Wednesday, May 11, 2005

Subtext: A name by any other name 


Marc Hamann

The power of a name is that it is just a formal entity to which a value can be bound, but that can enter into logical relations and constraints before it is yet bound.

In the subtext demo (I didn't explore beyond that) you had to create a specific value first, and then you could could link it elsewhere. The fundamental concept of abstraction ( defining relationships or properties that exist independent of particular values ) is missing, except in the weakened form of copying a pre-existing relationship and plugging different values in it.

If a name only exists when it is already bound to a particular value, it isn't really a name, and you don't have real abstraction in your language.

Jonathan Edwards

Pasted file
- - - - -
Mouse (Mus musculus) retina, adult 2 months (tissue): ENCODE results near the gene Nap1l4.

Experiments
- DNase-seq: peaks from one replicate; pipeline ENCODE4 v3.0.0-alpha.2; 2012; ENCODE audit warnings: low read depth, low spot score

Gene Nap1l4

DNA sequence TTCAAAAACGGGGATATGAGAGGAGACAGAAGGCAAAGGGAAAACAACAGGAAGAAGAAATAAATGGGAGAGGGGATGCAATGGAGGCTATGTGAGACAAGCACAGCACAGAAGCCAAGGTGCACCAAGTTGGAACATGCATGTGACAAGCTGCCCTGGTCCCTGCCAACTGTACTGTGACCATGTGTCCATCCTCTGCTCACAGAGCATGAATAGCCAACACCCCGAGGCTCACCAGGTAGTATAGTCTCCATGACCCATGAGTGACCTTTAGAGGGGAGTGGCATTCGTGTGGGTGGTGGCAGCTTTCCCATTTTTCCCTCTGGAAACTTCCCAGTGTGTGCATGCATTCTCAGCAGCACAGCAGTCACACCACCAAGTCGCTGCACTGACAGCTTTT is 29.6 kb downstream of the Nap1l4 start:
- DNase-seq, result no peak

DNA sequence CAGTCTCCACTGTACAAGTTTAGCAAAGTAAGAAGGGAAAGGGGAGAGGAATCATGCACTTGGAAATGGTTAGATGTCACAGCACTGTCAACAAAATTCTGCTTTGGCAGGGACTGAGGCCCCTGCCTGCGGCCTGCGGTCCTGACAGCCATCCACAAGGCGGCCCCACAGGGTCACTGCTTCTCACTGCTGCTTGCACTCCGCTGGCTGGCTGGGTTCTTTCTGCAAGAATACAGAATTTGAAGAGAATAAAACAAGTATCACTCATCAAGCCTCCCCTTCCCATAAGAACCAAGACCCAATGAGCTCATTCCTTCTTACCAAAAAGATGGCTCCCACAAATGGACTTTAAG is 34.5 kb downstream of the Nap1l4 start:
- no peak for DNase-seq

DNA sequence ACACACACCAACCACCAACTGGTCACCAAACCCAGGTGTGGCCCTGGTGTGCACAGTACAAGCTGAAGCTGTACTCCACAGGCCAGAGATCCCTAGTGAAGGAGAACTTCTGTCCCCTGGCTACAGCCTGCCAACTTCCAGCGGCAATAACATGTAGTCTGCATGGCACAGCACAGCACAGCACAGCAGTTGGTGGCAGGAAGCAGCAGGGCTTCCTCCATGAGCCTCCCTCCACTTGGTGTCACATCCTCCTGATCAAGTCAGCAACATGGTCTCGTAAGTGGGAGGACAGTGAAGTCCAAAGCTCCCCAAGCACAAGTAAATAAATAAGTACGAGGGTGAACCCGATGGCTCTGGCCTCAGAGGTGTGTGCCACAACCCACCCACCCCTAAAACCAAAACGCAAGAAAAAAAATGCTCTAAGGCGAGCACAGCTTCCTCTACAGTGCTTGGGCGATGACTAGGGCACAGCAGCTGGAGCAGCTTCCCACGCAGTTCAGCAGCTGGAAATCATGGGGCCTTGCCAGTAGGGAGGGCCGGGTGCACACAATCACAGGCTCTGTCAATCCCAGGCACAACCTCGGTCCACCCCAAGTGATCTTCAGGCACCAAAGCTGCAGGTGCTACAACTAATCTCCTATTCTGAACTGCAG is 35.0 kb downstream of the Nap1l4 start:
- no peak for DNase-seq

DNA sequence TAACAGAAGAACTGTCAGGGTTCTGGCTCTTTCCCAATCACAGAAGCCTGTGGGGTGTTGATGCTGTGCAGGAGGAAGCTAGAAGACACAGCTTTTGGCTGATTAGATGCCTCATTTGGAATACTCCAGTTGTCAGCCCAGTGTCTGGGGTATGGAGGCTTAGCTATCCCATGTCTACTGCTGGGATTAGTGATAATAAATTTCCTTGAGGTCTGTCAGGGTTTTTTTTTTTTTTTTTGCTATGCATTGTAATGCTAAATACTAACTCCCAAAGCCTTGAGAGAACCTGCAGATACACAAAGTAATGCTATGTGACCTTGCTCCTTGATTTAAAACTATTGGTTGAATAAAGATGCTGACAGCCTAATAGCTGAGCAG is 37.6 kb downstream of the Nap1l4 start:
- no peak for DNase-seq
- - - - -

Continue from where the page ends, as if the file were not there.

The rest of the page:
I am in the process of unifying copying with linking, so that you can dynamically re-parent a structure based on a linked reference, which results in higher-order functions. I hope that will earn me some respect with the functional programming crowd.

There is more detail in the paper (see higher-order copying), but frankly there are still a lot of issues to resolve. Subtext is still very much a partial sketch of an evolving idea.

. . .

Some object that my links are just pre-bound names, but that is exactly the point. I have removed name binding from the language. Binding is completely up to the programmer (or metaprogram) to do in whatever way they like when the program is constructed, and is outside the language semantics. Attaching ASCII identifiers is an optional convenience. By eliminating name binding, you don't have to wait till compile-time or run-time to see what the links mean. This is crucial to seeing abstractions in code as living examples that adapt to their context.
< Topics: Representation | Language

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